Obesity is a more than $100 billion health care problem that affects almost a third of all Americans, according to the Centers for Disease Control and Prevention. Even more alarming, obesity affects some Americans more severely than others. Some 57% of black women are obese, the highest rate among all racial and ethnic groups.
Research has shown that lifestyle changes through behavioral interventions can produce enough weight losses to lower risks of diseases like type-two diabetes, strokes, and hypertension. Unfortunately, behavioral interventions have proved less effective for black women than for non-Hispanic white women, with blacks on average, losing significantly less weight than whites. In short, black women experience a double burden: Most live with obesity, and benefit less from the standard treatment. To achieve a healthy weight, black women need solutions that meet their needs.
Disparate Gains from Standard Behavioral Weight Loss Interventions
Landmark studies like the Diabetes Prevention Program have produced weight losses in meaningful amounts (5 to 10%) that translate into important health benefits. Successful interventions have three main components: diet, physical activity, and behavior modification.
Unfortunately, black women typically lose significantly less weight than the 5 to 10% goal and do not enjoy the same risk reduction in conditions like type-two diabetes or cardiovascular diseases. This is a long-standing, well-documented trend that is not fully understood. A knowledge gap exists in our understanding of why racial disparities in weight loss persist and how they can be eliminated. My research aims to fill this gap.
Using Physical Activity to Get a Leg Up on Weight Loss
High amounts of moderate-to-vigorous physical activity – some 250 to 300 minutes per week – are recommended for weight loss, and can contribute to a fifth of weight loss when combined with lower calorie intake. Boosts in physical activity are especially important for black women, who nationally have the lowest rates of activity. Recent weight loss studies have highlighted that cultural barriers help explain this deficit – including special issues faced by black women about hair care, body image preferences, and especially demanding multiple social roles. Reducing these barriers not typically addressed in standard behavioral weight loss programs may be the key to improving weight loss outcomes for black women.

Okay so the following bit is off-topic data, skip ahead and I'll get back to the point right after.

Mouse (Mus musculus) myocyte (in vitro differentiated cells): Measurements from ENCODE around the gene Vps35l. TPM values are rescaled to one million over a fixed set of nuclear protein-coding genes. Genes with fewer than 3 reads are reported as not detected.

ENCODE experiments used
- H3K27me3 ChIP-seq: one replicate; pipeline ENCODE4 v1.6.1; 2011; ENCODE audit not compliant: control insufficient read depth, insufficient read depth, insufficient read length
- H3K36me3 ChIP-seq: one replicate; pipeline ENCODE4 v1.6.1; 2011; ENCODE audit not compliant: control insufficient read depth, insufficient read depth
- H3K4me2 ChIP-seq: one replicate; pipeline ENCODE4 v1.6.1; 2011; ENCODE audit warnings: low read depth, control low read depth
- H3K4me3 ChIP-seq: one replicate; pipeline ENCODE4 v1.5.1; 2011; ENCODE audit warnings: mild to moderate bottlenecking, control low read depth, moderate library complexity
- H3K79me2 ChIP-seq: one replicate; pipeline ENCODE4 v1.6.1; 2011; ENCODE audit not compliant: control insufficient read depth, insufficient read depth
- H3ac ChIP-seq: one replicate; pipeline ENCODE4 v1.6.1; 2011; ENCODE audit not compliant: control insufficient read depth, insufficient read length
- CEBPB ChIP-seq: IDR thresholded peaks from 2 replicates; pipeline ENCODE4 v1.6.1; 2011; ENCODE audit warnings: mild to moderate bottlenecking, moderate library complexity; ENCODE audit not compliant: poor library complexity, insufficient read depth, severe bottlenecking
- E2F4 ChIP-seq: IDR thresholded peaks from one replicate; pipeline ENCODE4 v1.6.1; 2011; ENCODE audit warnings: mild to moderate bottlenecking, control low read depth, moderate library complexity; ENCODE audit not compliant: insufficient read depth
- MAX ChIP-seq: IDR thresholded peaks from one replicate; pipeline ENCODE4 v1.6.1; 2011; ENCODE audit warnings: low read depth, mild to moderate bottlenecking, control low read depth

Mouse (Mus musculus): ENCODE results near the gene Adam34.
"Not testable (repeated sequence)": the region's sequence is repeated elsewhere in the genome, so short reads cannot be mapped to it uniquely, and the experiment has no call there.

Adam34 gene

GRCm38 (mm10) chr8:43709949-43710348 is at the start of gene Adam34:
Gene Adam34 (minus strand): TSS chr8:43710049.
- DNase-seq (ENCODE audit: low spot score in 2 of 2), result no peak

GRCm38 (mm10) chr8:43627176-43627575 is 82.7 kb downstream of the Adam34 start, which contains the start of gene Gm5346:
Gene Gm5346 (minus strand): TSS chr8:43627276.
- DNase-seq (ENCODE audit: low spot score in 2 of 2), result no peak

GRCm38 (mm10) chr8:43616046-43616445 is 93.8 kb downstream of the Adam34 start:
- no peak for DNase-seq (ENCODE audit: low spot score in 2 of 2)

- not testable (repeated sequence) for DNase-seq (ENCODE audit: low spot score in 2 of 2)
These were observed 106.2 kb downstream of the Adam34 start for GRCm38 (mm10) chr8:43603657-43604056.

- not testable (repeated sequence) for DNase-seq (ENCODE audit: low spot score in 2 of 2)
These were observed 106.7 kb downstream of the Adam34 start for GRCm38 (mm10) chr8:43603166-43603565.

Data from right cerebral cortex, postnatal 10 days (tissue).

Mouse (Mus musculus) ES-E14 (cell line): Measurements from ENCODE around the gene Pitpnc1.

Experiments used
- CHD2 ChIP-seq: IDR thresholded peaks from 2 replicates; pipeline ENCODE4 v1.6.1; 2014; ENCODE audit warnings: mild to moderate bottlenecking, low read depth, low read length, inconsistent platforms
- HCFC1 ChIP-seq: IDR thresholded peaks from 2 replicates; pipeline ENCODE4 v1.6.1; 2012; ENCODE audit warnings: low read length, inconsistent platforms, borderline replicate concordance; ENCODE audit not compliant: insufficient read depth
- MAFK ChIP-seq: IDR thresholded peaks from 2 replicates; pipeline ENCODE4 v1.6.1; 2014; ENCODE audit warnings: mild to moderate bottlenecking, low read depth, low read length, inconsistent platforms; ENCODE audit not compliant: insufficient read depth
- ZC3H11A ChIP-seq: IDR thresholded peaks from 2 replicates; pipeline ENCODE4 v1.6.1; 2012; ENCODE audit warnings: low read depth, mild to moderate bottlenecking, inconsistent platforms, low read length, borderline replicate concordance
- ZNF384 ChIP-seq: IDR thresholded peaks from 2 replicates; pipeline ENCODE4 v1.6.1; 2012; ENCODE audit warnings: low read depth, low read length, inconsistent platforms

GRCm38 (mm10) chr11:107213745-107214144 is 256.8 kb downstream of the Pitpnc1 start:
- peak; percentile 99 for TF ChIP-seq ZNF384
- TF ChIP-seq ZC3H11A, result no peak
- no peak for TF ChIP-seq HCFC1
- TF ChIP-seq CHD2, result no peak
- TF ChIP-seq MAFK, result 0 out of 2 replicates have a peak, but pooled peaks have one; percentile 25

My study compared black women participating in a standard behavioral weight loss program to those participating in an enhanced intervention to promote weight loss through culturally-based physical activity components. This program was designed to reduce the unique barriers to physical activity. Women were randomly placed in one of the two groups. Over six months, both groups received the standard intervention where the focus was reducing calorie intake, increasing physical activity, and changing behaviors to lose weight. Those in the enhanced group, however, also received additional program components meant to reduce the impact of activity barriers common to black women. Special components included group physical activity and efforts to feature black women role models who maintain an active lifestyle and have achieved weight loss.
After six months of weight loss interventions, I found, both groups of black women lost about the same amount of weight, a little more than two percent, the typical weight loss result. Furthermore, increases in physical activity did not differ between the two groups. Although this result was unanticipated, it did yield some new insights.
Effective Weight Loss Requires Healthier Environments
It is well established that the current behavioral weight loss approaches do not produce optimal or equal results for black women. Although my study did not increase weight loss, larger environmental reforms could make a difference. These potential steps matter, because they target the environment where individuals can make better choices, enabling black women to achieve health-improving weight losses.
Neighborhood improvements could make activity easier and accessible. Reductions in local crime can reduce people’s concerns about whether outdoor activities are safe. Well-maintained sidewalks can also help, and so can access to quality parks and recreational spaces
Access to healthy food can improve eating habits. Supermarkets and grocery stores are often few and far between in poor or black neighborhoods, creating healthy food desserts. The presence of food desserts where an overabundance of establishments selling high-calorie fast and low-quality food exist, also limits individuals healthy food options.
The onus for weight loss is often put on the individual even though a person’s environment always plays a key role in their health decisions. My study shows that purely individually targeted efforts aimed at increasing physical activity and healthy eating are not enough. Improvements for groups vulnerable to obesity, including black women, may require systemic changes – including changes that make environments where physical activity is easier to do and healthy foods easier to obtain. Environmental changes paired with intervention efforts can increase opportunities for black women to engage in healthy weight behaviors. And such changes could have far-reaching benefits for black women and other groups of Americans experiencing obesity.
Read more in Loneke T. Blackman Carr, "Comparative Effectiveness of a Standard Behavioral and Physical Activity Enhanced Behavioral Weight Loss Intervention in African American Women” (forthcoming).